Monday,23 October, 2017
Current issue | Issue 1202, (19 -25 June 2014)
Monday,23 October, 2017
Issue 1202, (19 -25 June 2014)

Ahram Weekly

Seizing the Seoudi’s and their ilk

The decision to shut two supermarkets owned by Muslim Brotherhood figures aims at placing them under state supervision and not nationalising them, writes Nesma Nowar

Economy
Economy
Al-Ahram Weekly

The security forces have seized the Seoudi and Zad supermarket chains after their owners were proved to be affiliated to and support the now-outlawed Muslim Brotherhood group.

Zad supermarkets are owned by the Muslim Brotherhood’s strongman and Deputy Supreme Guide Khairat Al-Shater, now in jail and awaiting trial on several charges, and Seoudi is co-owned by businessman Abdel-Rahman Seoudi.

Ali Al-Demerdash, Assistant to the Interior Minister, told reporters that the judicial committee formed in late 2013 with the purpose of examining Brotherhood assets had found that both businessmen supported and funded the Muslim Brotherhood.

Al-Demerdash said the security forces had seized the assets of both retailers, which have around 40 shops. Committee Secretary Wadie Hanna was quoted in Al-Ahram daily as saying that it was making an inventory of the assets which had been seized by the security forces.

Minister of Supply Khaled Hanafi said on Sunday that the decision to seize the two supermarkets aimed at putting them under state control and not nationalising or confiscating them.

He said they would be administered by the Egyptian Company for Wholesale Trade, a subsidiary of the state-owned Food Industries Holding Company.

Hanafi added that the shops would re-open their doors to customers as soon as the inventories had finished, an operation that was expected to take around four days. He said that employee rights would be respected and the stores would be managed the same way as they had been before. 

Zad offers customers goods at lower prices than Seoudi, which serves a higher-end market segment. 

According to an economic analyst who preferred to remain anonymous, the decision to close the two retailers was “illogical.” The decision had lacked appropriate proofs that the businesses were used to support the Brotherhood and that they financed terrorist acts.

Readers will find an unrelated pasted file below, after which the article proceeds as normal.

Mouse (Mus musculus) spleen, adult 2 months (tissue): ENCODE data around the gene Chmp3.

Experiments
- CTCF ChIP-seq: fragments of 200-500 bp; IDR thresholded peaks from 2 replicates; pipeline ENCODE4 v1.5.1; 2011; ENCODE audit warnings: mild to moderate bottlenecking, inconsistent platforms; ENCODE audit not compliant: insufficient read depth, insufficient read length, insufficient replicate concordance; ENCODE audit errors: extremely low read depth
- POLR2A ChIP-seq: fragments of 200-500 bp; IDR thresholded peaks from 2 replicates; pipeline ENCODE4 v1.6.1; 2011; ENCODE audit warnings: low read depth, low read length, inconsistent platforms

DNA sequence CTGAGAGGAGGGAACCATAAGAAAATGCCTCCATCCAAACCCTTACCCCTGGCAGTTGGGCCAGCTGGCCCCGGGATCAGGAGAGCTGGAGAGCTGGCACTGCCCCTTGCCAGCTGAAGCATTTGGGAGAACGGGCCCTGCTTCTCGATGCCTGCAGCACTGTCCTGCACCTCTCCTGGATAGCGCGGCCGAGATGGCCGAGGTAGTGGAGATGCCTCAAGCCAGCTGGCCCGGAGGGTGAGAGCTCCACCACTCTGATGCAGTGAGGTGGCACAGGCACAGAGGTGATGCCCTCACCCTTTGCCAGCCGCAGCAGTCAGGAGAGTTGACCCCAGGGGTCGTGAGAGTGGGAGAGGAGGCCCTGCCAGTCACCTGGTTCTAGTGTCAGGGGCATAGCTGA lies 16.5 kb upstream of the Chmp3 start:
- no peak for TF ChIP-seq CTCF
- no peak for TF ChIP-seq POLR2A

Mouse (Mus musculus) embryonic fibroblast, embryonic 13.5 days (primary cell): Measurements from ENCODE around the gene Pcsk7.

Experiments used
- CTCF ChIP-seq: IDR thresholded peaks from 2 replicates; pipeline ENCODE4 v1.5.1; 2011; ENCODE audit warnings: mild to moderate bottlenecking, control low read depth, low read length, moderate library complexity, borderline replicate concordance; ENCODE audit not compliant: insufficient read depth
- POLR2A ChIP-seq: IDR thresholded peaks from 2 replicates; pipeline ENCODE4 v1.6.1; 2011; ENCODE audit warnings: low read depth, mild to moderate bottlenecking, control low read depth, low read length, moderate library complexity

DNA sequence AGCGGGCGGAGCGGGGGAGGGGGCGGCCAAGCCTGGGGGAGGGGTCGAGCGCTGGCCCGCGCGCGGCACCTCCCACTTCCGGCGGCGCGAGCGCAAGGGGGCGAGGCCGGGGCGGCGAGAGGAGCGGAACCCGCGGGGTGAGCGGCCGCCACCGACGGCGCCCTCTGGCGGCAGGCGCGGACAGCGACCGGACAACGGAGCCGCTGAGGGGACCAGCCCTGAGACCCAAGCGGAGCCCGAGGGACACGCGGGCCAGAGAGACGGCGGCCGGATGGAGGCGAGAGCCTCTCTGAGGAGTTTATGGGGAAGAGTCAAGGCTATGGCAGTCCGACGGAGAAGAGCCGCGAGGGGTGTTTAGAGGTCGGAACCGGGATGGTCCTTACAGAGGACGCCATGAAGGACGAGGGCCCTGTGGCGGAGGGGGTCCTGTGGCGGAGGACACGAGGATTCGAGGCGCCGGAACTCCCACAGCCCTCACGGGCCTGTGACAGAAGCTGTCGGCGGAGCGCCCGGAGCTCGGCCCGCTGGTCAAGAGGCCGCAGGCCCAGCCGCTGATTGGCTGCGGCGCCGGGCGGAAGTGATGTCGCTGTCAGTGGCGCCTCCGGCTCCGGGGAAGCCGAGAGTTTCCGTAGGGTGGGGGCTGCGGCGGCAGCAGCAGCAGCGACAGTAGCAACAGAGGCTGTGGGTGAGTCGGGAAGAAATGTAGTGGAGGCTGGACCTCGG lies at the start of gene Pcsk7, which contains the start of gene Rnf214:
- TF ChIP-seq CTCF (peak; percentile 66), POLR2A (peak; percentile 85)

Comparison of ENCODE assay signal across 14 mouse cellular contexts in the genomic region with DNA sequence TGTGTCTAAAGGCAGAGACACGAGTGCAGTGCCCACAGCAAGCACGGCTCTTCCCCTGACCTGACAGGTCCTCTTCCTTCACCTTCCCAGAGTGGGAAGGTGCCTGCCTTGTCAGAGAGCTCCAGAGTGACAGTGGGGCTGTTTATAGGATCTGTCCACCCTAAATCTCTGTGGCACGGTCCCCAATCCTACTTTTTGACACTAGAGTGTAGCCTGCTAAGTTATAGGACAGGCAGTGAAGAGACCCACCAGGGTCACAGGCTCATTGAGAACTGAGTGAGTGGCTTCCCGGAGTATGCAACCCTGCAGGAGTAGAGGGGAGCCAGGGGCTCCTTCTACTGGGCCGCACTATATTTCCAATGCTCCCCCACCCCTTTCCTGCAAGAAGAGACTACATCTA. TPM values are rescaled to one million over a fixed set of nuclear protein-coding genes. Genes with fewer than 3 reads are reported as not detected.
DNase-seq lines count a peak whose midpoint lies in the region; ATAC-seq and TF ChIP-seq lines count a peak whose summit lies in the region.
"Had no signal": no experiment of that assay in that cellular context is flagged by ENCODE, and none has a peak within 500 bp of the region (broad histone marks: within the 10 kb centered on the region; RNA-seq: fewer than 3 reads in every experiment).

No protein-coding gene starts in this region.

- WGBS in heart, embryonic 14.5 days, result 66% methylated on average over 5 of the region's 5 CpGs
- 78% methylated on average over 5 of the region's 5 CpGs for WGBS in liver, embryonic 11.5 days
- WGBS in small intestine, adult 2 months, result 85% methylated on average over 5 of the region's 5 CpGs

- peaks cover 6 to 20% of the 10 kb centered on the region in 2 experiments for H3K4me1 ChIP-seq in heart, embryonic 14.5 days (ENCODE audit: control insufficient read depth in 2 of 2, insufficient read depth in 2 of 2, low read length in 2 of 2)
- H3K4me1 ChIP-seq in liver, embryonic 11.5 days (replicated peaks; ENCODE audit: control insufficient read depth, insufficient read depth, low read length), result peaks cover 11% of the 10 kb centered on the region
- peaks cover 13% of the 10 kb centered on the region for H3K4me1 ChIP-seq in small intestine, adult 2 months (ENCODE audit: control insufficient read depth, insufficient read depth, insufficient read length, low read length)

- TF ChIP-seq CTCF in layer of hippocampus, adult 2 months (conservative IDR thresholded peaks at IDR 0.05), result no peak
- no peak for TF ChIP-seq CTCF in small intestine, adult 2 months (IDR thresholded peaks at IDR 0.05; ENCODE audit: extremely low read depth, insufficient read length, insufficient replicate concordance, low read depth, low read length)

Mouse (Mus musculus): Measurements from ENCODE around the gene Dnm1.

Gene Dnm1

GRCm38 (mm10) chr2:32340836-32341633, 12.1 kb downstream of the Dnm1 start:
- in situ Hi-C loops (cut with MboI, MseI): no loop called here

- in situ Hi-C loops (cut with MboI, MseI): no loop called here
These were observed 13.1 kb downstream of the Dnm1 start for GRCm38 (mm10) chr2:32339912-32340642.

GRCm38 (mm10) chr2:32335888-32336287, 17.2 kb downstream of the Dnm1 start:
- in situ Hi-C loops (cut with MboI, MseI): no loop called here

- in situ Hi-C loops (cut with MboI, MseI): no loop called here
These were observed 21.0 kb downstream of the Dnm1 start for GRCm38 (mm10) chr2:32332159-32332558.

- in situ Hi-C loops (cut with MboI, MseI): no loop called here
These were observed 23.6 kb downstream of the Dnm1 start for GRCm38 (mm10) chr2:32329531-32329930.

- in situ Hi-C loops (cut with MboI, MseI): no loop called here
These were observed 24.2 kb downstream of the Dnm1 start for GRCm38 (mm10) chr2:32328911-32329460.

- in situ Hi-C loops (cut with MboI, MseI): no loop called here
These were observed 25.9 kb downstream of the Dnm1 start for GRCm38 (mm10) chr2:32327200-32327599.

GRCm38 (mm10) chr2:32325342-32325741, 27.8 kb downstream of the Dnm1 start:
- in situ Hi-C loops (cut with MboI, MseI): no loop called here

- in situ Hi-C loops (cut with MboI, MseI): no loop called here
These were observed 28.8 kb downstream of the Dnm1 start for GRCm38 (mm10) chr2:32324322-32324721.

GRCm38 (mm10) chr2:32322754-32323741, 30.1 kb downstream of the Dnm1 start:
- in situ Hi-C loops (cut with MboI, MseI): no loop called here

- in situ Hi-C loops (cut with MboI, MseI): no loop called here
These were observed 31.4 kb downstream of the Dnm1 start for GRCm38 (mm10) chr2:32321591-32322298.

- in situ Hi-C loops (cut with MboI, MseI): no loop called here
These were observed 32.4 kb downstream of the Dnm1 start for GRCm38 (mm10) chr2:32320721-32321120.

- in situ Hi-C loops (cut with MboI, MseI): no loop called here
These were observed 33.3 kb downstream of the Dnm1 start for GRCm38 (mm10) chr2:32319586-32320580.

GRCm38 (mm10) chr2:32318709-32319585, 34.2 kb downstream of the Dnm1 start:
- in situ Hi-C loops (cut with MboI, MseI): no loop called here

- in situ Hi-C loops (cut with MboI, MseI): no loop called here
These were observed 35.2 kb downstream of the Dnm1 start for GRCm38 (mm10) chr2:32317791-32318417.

“If this were proved, then it would be the state’s right to seize and confiscate the assets of these businesses,” he stated. “But in this case, the proof cannot be found.”

The economist said that he was against seizing the assets of the businesses because their owners were affiliated to the Muslim Brotherhood. “I was also against seizing the assets of members of the now dissolved National Democratic Party during the 2011 Revolution because they belonged to the then ruling party,” he said.

He said the move sent mixed messages about the investment climate in Egypt. To Gulf investors, he said, it could be a sign of relief as it put more pressure on the Muslim Brotherhood, but for other investors it could be a negative sign.

The Gulf States have been supporting Egypt since the toppling of Islamist former president Mohamed Morsi last summer. Saudi Arabia, the United Arab Emirates and Kuwait showered Egypt with a combined $12 billion aid package directly after Morsi’s removal.

Amr Adli, a post-doctoral fellow at Stanford University, agreed that shutting the two retailers could send negative signals to investors, especially if it was reiterated on a larger scale.

He said that property rights in Egypt were already weak, and the present incident could make them weaker by linking them with the political affiliations of an investor.

Adli said that such procedures were followed around the world if it were proved that a certain business was financing terrorism. It was not the first time for the procedure to be used in Egypt, he said.

He said that a similar incident had occurred before with the same businessman, Abdel-Rahman Seoudi, when he was arrested in 2007 on terrorism charges but was later acquitted.

The anonymous economist said that operating the stores through a state company was a positive gesture that would not bring work to a halt. He said that this form of management would be a temporary one, meaning that the action taken against the stores was not “nationalisation but seizure.”

Members of various chambers of commerce have criticised the government’s decision to seize the two supermarkets, saying that such practices could harm the investment climate as well as consumers.

An anonymous member of the Egyptian Federation of Chambers of Commerce told Al-Masry Al-Youm daily newspaper that the retailers had operated a bar code system that monitored selling on an hourly basis and cash flow in the chains.

The government should have informed the supermarket administration earlier of the decision and assigned internal management to manage the stores, he said.

Mohsen Zaher, the owner of the Nile State Company for Cooperative Outlets, said that the decision to seize the stores “adds to the government sector and weakens the private sector as the government’s share in the retail market has increased to 17 per cent of the local market.”

He ruled out the possibility of adding the 40 shops to the state-owned consumer outlets, saying that there had been no final decision to confiscate the shops, but only a decision to manage the stores.

While Zad supermarkets opened in 2012, Seoudi was established in 1938.

By May, the committee tasked with assessing the Brotherhood’s financial resources had frozen the assets of 30 of its members, 12 associations and several of the companies it owned.

The Muslim Brotherhood was officially declared a terrorist organisation in December 2013 by Egypt’s interim authorities.

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